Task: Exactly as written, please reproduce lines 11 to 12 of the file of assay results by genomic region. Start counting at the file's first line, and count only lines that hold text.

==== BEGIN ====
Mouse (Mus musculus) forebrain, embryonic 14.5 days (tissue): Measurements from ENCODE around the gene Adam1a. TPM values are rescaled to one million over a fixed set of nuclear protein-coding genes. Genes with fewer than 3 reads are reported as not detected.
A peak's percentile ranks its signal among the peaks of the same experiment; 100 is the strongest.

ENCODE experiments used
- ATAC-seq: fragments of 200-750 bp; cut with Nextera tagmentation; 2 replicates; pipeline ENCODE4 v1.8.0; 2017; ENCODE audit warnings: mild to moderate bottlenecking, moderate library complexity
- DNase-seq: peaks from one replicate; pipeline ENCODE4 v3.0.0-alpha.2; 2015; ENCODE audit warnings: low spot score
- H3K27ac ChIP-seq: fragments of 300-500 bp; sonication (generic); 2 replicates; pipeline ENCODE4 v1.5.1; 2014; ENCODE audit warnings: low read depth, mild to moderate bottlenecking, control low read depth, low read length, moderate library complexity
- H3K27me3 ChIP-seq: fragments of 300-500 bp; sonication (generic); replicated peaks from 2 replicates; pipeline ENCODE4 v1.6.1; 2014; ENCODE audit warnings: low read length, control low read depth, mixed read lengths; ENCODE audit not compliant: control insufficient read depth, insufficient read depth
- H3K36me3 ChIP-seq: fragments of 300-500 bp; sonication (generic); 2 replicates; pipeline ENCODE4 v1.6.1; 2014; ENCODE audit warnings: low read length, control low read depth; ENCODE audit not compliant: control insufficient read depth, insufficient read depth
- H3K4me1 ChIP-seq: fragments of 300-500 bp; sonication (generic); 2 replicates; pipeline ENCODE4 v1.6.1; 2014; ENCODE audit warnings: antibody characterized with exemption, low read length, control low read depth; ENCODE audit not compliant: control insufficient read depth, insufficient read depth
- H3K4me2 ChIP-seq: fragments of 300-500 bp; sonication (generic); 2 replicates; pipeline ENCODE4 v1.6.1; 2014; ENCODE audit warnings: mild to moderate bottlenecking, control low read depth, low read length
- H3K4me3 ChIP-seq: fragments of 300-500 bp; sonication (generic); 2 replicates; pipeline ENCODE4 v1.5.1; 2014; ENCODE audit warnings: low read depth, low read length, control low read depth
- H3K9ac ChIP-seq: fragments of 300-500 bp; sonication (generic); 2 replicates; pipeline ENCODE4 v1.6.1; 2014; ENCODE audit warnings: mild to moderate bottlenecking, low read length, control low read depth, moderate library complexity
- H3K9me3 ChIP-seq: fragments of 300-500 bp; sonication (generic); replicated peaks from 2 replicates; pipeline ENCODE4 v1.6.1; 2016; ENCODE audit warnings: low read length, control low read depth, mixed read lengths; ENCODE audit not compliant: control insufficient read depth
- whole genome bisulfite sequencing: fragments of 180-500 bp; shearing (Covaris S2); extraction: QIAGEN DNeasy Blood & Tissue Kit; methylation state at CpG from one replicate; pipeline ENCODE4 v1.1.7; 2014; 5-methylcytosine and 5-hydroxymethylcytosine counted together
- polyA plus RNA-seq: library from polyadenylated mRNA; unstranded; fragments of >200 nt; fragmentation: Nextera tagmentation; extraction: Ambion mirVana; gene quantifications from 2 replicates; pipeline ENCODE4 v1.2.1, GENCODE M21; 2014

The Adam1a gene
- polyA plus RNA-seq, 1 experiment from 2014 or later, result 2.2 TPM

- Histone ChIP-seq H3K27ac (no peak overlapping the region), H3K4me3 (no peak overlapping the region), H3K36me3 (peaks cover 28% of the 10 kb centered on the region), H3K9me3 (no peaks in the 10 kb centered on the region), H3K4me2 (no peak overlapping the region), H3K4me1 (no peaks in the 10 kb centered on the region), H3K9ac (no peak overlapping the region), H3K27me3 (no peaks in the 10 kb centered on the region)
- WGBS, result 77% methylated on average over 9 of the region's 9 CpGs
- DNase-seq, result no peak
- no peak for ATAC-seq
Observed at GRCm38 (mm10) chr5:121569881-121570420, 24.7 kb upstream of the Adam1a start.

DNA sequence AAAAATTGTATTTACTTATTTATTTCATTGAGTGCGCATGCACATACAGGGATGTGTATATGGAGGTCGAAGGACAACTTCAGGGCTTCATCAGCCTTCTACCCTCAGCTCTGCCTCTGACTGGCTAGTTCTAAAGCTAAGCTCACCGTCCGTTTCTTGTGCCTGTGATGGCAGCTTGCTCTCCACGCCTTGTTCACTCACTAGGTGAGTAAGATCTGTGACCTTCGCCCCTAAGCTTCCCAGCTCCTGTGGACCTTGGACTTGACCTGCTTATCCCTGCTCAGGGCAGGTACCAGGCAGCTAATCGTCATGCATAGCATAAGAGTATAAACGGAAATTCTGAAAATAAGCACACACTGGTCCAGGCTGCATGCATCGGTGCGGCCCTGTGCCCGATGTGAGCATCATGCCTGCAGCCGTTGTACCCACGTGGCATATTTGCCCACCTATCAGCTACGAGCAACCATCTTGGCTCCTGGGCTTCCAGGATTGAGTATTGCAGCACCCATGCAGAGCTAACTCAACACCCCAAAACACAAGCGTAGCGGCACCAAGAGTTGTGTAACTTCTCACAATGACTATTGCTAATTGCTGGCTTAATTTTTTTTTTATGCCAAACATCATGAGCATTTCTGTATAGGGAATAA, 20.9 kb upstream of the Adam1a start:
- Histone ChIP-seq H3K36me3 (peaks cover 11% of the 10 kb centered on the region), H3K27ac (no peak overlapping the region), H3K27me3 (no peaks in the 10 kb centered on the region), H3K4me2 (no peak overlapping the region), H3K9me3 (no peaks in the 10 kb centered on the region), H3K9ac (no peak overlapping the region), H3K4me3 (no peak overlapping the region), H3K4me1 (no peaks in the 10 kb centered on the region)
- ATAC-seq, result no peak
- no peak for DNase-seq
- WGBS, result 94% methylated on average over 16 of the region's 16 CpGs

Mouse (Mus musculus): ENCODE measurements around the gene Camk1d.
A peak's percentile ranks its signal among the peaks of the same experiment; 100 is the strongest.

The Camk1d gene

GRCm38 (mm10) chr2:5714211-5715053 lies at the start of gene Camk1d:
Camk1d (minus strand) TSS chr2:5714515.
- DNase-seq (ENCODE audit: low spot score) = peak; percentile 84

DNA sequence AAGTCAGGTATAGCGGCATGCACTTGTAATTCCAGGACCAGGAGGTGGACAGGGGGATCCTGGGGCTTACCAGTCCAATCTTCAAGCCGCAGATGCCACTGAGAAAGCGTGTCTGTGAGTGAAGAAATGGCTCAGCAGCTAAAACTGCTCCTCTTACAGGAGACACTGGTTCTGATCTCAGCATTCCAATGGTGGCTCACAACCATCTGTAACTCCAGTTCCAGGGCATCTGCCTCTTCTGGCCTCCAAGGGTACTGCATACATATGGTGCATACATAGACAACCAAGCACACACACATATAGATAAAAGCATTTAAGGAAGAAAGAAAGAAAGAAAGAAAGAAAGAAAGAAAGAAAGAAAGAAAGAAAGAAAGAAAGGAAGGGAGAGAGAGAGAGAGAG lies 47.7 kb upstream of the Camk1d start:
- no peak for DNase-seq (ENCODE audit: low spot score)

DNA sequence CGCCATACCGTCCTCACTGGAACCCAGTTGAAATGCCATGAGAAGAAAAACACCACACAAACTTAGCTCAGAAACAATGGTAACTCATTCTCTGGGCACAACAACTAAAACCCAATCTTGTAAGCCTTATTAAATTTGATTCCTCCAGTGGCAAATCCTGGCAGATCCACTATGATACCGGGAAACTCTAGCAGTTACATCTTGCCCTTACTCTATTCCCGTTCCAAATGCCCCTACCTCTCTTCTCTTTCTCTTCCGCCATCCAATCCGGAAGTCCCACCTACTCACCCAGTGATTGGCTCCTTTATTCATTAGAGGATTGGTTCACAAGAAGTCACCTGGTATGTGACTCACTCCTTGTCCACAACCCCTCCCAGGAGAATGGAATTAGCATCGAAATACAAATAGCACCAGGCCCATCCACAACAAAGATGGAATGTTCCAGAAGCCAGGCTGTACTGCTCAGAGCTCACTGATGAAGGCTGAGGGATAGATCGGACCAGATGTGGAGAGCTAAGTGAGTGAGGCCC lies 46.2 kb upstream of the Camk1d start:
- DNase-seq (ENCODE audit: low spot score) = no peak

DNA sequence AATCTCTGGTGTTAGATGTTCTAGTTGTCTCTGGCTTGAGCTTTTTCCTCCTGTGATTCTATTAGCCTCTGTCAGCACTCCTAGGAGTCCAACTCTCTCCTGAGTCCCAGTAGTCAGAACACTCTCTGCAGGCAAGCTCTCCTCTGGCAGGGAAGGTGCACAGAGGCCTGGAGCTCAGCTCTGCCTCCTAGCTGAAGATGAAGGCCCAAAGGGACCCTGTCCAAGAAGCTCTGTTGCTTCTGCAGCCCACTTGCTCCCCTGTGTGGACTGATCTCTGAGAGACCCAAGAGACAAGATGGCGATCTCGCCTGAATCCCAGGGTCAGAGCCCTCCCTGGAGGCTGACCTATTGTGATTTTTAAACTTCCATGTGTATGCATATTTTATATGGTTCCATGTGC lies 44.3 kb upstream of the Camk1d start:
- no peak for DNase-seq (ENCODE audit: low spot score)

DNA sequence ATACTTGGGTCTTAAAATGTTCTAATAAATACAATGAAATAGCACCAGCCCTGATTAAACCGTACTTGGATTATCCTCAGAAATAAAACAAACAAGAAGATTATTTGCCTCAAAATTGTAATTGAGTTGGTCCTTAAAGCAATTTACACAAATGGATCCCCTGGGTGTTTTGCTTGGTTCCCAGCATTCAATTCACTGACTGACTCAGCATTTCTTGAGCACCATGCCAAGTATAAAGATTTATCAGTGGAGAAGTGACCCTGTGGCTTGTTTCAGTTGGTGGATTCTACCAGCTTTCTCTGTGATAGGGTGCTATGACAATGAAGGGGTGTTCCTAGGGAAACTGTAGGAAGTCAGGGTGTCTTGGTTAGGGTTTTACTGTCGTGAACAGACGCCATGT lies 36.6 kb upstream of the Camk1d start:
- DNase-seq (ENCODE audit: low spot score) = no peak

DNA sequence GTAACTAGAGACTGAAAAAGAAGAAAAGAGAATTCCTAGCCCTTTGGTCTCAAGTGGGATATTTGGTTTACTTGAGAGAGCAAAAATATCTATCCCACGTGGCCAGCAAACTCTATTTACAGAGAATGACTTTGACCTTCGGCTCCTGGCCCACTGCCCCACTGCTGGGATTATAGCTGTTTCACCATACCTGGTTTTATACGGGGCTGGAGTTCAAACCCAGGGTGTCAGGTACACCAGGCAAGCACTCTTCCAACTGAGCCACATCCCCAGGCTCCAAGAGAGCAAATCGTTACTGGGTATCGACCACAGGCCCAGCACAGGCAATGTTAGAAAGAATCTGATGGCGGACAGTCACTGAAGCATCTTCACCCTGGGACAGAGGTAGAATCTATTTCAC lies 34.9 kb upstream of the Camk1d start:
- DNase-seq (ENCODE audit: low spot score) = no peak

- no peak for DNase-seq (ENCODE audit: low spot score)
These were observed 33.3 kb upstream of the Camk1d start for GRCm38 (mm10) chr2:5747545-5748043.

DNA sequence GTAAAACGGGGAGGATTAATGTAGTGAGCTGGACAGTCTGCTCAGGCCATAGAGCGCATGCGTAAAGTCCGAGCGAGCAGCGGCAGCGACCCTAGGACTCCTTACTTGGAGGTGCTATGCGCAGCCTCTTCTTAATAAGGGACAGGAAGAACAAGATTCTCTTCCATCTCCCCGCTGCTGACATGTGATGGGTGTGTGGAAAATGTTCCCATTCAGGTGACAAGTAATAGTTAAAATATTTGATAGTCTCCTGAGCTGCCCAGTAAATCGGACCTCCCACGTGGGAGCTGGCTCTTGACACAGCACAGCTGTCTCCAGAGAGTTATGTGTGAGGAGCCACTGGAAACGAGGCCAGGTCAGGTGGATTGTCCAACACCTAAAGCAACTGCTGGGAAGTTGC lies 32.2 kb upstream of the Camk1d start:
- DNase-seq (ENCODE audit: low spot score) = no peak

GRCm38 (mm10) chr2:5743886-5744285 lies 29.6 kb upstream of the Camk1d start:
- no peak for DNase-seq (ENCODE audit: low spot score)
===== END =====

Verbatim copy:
- H3K4me3 ChIP-seq: fragments of 300-500 bp; sonication (generic); 2 replicates; pipeline ENCODE4 v1.5.1; 2014; ENCODE audit warnings: low read depth, low read length, control low read depth
- H3K9ac ChIP-seq: fragments of 300-500 bp; sonication (generic); 2 replicates; pipeline ENCODE4 v1.6.1; 2014; ENCODE audit warnings: mild to moderate bottlenecking, low read length, control low read depth, moderate library complexity